not dissoluble; incapable of being dissolved, decomposed, undone, or destroyed.
firm or stable.
perpetually binding or obligatory.
Origin of indissoluble
Related formsin·dis·sol·u·bil·i·ty, in·dis·sol·u·ble·ness, nounin·dis·sol·u·bly, adverb
From the Latin
dating back to 1535–45.
Based on the Random House Unabridged Dictionary, © Random House, Inc. 2019
Examples from the Web for indissolubly
Historical Examples of indissolubly
Besides, how can I offer her my hand when my heart is indissolubly engaged to you?
He let her follow him without thinking of any protest, as if they had been indissolubly united.
Then life, morality and religion will be indissolubly united.
Equally true is it that diligence is indissolubly bound to virtue.
And had she indissolubly linked her lot to that of one who was so incapable of success?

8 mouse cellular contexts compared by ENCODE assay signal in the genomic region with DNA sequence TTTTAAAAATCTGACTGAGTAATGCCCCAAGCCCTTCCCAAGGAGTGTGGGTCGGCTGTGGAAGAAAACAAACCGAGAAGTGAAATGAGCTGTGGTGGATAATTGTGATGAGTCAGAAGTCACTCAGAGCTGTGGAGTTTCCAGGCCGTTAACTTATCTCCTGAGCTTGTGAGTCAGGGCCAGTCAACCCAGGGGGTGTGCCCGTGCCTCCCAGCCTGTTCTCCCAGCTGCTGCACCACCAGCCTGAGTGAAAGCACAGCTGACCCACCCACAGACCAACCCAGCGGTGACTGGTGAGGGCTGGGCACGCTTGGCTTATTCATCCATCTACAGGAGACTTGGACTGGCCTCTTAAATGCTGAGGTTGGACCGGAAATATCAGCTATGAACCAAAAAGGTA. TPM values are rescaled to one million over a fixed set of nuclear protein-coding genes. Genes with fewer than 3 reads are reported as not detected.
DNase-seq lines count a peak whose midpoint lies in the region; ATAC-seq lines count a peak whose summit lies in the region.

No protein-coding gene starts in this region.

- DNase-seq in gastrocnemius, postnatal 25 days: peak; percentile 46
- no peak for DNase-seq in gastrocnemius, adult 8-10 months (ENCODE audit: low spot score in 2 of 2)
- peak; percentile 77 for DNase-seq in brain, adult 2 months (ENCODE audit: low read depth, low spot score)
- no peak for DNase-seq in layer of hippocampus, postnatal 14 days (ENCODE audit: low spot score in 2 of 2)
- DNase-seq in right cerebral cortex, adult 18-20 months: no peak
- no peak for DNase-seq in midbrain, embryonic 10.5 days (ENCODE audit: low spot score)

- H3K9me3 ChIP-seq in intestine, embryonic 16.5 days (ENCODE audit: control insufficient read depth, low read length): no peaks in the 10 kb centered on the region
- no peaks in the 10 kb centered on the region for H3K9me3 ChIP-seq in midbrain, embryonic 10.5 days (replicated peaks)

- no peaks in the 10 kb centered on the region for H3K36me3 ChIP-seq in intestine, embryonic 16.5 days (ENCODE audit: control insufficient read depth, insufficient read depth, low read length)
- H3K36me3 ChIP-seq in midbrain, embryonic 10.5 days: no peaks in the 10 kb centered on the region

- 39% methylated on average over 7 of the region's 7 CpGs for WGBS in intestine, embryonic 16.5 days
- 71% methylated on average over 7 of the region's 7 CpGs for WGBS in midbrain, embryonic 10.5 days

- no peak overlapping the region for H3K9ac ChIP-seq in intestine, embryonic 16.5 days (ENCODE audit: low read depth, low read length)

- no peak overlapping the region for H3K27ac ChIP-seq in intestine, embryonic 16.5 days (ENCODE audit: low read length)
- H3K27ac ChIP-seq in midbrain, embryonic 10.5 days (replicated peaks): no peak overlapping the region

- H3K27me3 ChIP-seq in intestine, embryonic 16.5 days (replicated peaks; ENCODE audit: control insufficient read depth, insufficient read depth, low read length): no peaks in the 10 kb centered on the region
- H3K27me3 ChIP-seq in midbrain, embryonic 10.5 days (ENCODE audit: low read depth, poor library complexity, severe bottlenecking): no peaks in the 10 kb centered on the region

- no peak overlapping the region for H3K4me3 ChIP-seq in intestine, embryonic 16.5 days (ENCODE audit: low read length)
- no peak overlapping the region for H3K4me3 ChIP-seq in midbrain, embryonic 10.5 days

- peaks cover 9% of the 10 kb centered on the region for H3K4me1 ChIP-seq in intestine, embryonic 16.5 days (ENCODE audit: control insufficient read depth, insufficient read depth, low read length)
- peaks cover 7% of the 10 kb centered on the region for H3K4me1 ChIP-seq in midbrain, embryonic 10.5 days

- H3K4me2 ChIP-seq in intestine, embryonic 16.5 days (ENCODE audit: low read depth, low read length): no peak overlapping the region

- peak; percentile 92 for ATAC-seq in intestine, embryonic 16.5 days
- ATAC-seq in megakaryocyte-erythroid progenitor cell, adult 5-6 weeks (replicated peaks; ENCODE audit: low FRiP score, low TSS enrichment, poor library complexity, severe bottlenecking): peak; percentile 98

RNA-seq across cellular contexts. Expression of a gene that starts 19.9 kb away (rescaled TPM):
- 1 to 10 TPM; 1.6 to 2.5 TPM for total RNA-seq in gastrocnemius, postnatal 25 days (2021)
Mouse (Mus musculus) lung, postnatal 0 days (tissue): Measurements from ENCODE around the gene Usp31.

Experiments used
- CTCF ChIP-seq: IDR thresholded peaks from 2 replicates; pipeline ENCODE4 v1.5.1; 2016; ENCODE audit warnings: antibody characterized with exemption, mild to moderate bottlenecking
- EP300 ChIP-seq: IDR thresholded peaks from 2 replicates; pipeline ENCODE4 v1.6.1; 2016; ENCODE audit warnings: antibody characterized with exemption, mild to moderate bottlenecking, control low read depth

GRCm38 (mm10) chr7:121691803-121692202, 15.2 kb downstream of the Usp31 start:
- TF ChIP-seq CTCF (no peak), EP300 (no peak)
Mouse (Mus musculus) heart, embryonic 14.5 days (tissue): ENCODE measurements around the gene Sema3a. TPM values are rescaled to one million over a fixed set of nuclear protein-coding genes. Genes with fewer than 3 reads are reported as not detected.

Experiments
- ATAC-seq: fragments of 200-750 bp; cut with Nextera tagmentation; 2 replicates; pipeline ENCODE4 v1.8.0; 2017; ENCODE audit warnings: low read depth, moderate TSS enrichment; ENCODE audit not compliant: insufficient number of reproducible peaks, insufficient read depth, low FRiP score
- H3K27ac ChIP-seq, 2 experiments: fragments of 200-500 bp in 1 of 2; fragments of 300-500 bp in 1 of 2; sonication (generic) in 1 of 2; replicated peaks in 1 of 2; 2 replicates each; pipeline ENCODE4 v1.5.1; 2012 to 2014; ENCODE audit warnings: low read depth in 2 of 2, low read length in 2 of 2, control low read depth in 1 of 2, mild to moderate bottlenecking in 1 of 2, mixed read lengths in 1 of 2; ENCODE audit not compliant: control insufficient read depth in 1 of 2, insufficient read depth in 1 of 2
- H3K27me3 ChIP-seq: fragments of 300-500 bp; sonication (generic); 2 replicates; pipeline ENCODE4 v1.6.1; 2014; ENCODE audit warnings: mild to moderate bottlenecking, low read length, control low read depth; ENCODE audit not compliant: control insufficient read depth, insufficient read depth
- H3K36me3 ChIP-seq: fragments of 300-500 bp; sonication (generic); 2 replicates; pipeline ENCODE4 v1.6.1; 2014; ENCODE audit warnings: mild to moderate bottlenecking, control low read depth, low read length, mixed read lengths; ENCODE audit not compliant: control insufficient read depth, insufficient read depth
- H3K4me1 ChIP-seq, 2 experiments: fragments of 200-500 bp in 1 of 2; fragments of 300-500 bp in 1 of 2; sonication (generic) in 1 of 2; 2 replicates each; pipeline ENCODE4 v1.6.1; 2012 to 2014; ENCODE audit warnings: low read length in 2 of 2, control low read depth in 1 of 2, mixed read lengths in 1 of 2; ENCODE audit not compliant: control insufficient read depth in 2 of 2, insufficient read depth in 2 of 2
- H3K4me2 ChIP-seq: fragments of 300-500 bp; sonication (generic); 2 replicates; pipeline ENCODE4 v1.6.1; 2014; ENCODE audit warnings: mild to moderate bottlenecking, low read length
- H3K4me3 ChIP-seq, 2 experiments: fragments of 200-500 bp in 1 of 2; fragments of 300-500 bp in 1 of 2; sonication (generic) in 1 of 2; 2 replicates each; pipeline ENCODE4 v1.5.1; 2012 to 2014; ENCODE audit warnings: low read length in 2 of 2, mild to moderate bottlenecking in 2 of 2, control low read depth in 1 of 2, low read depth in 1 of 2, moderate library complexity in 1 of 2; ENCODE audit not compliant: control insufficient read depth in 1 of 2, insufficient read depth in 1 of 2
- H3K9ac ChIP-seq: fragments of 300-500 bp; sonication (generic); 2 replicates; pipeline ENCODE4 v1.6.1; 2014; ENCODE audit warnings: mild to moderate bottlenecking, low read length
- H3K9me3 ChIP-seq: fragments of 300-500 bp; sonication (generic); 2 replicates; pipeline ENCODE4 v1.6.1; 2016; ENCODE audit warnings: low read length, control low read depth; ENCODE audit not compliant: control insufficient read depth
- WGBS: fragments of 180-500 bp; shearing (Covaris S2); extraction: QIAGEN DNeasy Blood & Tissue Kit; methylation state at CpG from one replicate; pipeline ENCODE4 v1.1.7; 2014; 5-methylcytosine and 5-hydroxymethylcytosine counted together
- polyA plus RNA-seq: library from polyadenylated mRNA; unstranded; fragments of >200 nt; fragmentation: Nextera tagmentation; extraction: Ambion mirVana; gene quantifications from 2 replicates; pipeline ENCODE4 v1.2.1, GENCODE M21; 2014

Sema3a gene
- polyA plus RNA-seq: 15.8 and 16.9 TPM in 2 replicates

British Dictionary definitions for indissolubly
Derived Formsindissolubility or indissolubleness, nounindissolubly, adverb
incapable of being dissolved or broken; permanent
Collins English Dictionary - Complete & Unabridged 2012 Digital Edition
© William Collins Sons & Co. Ltd. 1979, 1986 © HarperCollins
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Word Origin and History for indissolubly
mid-15c. (implied in indissolubly), from Latin indissolubilis "that cannot be dissolved," from in- "not, opposite of" (see in- (1)) + dissolubilis, from dis- + solubilis (see soluble).
Online Etymology Dictionary, © 2010 Douglas Harper